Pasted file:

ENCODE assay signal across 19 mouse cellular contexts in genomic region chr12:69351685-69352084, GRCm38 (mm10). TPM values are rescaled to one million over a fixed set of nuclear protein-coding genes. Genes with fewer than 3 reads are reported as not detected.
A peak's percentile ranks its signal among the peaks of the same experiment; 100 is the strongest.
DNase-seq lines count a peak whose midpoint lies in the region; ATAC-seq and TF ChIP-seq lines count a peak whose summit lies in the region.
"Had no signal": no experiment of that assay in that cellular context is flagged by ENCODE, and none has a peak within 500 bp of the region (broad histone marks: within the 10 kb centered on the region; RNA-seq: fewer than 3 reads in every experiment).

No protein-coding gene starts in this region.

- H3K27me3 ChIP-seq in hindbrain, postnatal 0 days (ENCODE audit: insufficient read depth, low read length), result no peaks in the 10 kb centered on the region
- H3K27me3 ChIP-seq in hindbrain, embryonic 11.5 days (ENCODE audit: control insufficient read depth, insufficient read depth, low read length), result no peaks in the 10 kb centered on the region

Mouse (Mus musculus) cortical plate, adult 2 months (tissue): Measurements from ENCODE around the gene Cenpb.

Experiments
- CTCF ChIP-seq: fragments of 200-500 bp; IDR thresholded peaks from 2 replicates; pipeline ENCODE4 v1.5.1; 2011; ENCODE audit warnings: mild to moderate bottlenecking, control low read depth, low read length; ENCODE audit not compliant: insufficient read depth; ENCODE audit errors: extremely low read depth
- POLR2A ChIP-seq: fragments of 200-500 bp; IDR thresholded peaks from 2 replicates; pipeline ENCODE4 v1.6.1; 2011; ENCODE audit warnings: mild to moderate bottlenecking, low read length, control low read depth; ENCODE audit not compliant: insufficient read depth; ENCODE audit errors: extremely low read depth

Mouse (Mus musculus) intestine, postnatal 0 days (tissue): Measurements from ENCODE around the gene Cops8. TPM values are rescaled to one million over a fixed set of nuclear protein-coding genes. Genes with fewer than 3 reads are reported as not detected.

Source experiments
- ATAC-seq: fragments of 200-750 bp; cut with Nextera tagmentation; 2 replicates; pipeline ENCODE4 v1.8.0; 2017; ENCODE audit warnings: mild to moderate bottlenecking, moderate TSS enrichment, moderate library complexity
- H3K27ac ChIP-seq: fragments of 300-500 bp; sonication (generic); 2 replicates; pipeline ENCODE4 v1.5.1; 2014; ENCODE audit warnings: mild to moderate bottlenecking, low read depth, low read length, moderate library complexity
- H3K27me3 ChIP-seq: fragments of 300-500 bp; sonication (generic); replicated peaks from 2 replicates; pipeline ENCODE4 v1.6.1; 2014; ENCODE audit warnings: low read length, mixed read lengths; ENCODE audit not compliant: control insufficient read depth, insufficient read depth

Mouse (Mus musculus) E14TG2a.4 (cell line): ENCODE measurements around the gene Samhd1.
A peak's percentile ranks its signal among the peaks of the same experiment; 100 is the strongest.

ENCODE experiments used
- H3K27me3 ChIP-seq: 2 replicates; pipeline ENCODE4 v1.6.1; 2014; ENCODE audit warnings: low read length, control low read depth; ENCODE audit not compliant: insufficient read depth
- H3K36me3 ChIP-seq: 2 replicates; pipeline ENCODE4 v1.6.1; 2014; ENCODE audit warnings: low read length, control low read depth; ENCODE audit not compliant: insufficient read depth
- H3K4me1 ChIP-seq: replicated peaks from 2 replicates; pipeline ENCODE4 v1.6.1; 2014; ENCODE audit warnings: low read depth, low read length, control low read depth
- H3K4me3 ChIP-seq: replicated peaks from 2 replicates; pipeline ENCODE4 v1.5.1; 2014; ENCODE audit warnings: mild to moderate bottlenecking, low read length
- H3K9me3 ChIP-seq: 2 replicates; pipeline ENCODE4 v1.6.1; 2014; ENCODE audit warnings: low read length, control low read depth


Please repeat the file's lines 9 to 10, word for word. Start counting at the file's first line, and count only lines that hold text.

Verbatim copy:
Experiments
- CTCF ChIP-seq: fragments of 200-500 bp; IDR thresholded peaks from 2 replicates; pipeline ENCODE4 v1.5.1; 2011; ENCODE audit warnings: mild to moderate bottlenecking, control low read depth, low read length; ENCODE audit not compliant: insufficient read depth; ENCODE audit errors: extremely low read depth